X-ray emission from Warm-Hot Intergalactic Medium

July 01, 2019

The Warm-Hot Intergalactic Medium contributes substantially to the matter budget in the Universe – but it is only poorly studied, as it is very difficult to observe. Researchers at MPA have now predicted how it can be explored using heavier elements as tracers. Due to scattering of the cosmic X-ray background some of this line emission can be boosted substantially and should be accessible by the upcoming X-ray survey missions.

Half of the baryonic budget in the present-day Universe is very well hidden – astronomers believe it can be found in the Warm-Hot Intergalactic Medium, which is as abundant and imperceptible as the nitrogen in the air we breathe. Being produced naturally by the ongoing formation of the largest structures in the Universe, this gas has a temperature between 100,000 and 1 million Kelvin and its density exceeds the mean baryonic density by less than a factor of 100. The high temperature of this gas implies that hydrogen and helium should be almost fully ionized and, as a consequence, it cannot be revealed via the Lyman alpha absorption features in the spectra of background quasars (contrary to the high-redshift intergalactic medium, which is readily detected in this way). It is also difficult to observe this gas directly, since its thermal emission is very faint (due to its low density) and also happens to peak in the observationally-challenging extreme UV/soft X-ray energy range.

Fortunately, the Warm-Hot Intergalactic Medium is enriched by heavier elements (such as carbon, nitrogen, oxygen, neon and iron) expelled from the star-forming galaxies by powerful galactic-scale outflows (as hinted e.g. by cosmological hydro-simulations, see Fig.1). Having escaped full ionization, atoms of heavy elements produce numerous emission lines and resonant absorption features. For a low density gas, such as the Warm-Hot Intergalactic Medium, the absorption features are particularly important, since their amplitude is proportional to the total number of ions on the line-of-sight, so it scales linearly with the gas number density.  While a large amount of observing time has already been invested in searches for the Warm-Hot Intergalactic Medium by this technique (taking advantage of high resolution grating spectrometers on board the Chandra and XMM-Newton X-ray observatories), only marginal detections have been reported so far.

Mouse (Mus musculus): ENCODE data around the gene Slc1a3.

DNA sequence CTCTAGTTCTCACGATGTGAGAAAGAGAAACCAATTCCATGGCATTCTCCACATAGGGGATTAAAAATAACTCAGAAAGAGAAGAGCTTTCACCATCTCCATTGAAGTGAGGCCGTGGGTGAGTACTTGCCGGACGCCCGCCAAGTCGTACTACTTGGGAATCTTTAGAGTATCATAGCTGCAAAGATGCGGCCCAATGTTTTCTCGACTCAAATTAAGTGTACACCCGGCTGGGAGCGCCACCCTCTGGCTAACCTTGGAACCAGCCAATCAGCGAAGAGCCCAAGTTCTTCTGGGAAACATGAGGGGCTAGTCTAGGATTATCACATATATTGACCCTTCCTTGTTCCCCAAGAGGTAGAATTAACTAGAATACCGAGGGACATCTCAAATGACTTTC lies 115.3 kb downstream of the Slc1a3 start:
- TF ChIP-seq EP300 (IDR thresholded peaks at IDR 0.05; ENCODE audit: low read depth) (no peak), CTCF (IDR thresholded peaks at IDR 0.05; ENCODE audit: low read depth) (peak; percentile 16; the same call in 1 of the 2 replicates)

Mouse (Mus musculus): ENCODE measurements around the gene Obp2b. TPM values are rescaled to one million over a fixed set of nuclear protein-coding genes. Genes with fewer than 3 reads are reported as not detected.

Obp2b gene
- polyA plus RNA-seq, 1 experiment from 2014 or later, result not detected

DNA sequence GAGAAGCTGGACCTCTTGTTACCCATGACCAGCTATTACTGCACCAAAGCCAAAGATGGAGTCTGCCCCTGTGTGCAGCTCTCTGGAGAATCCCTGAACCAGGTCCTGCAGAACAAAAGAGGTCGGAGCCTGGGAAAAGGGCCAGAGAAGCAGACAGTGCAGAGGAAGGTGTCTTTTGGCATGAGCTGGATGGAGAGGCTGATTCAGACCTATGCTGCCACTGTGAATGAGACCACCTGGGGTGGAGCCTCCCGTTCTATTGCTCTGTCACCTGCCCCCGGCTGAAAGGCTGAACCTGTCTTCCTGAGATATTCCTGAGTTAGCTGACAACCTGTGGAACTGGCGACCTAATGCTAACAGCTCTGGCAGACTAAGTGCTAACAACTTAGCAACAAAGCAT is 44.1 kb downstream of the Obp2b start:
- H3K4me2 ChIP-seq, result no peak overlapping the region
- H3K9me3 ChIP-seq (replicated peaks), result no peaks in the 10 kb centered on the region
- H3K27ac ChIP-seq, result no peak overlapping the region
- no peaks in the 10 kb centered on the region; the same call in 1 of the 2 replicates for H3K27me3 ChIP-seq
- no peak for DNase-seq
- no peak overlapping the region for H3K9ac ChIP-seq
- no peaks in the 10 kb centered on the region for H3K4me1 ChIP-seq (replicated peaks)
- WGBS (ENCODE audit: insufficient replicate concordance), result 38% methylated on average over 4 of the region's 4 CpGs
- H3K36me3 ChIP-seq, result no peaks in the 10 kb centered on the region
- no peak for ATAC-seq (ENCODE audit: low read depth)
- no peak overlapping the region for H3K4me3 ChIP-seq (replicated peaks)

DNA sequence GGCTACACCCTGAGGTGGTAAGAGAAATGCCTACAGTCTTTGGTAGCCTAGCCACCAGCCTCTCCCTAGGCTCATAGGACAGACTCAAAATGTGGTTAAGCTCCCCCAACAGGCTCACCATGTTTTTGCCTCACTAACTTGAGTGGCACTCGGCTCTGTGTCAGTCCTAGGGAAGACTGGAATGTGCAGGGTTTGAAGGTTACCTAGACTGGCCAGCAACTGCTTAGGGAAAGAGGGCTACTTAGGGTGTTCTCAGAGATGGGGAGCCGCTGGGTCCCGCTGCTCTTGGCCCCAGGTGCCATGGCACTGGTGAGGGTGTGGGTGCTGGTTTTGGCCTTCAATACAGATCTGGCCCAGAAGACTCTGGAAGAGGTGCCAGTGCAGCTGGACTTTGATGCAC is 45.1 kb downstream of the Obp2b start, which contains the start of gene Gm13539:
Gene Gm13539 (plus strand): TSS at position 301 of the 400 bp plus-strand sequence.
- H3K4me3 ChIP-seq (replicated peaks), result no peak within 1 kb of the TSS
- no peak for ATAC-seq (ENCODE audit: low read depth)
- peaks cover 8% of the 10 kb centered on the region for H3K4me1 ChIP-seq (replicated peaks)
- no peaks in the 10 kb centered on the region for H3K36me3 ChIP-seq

In fact, these absorption features are a result of resonant scattering, which is not a true absorption process by itself. Indeed, the intensity lost in the direction of the bright background sources is compensated by increased intensity in all other directions (see Fig. 2). The net effect of course cancels out after integrating over all directions in the case of an isotropic radiation field, such as the Cosmic X-ray Background. Nonetheless, a large portion of this background is contributed by bright individual sources (mainly Active Galactic Nuclei), which can be resolved and excluded from a given aperture. The remaining signal will then contain both the unresolved part of the background radiation (with similar absorption features as in resolved part) plus the spatially-extended resonantly-scattered background radiation. This emission is heavily dominated by the brightest resonance lines and supplements the intrinsic thermal emission from a slab of Warm-Hot Intergalactic Medium, boosting its overall X-ray emissivity and changing important spectral characteristics such as the equivalent widths of the lines and their respective ratios.

Recently, MPA scientists performed calculations of the X-ray emission from a layer of Warm-Hot Intergalactic Medium that take into account photoionization by the Cosmic X-ray Background and allow self-consistent inclusion of the resonantly scattered line emission (see Fig.3). The overall boost of emission in the most prominent resonant lines (O VII, O VIII and Ne IX) was found to equal ~30, and this boost is pretty much uniform across almost the whole region of the density-temperature diagram relevant for the Warm-Hot Intergalactic Medium. Even after averaging over broader spectral bands, the boost factor remains very significant (~5) but declines steeply at temperatures above T~1 million K (for all considered densities) and at over-densities > 100, as demonstrated in Fig.4 for the 0.5-1 keV band. The predicted total emission in this band is predicted to be dominated by the resonant lines of the helium- and hydrogen-like oxygen, which have comparable intensity for the major part of the explored parameter space.

A significant detection of a layer of Warm-Hot Intergalactic Medium (at a redshift ~0.1) in emission might be achieved by an X-ray instrument with an effective area of about 1000 cm^2 (at 0.5-1 keV) with a exposure on the order of 1 million seconds over one square degree of the sky – taking into account contamination by the unresolved cosmic X-ray background and the Galactic diffuse soft X-ray foreground. These requirements might already be met with a single observation by the eROSITA telescope onboard of the forthcoming SRG mission.

Future X-ray missions will indeed provide great opportunities to study the Warm-Hot Intergalactic Medium, both with large-area X-ray surveys and with deep small-area observations with X-ray calorimeters. For the former, the signal can be detected by a cross-correlation of the stacked (absorption and emission) X-ray signal with certain tracers of overdensities in the large-scale structure (e.g. 2MASS galaxies), while for the latter detection (and potentially diagnostics) of prominent individual filaments at z~0.1 is the primary goal.

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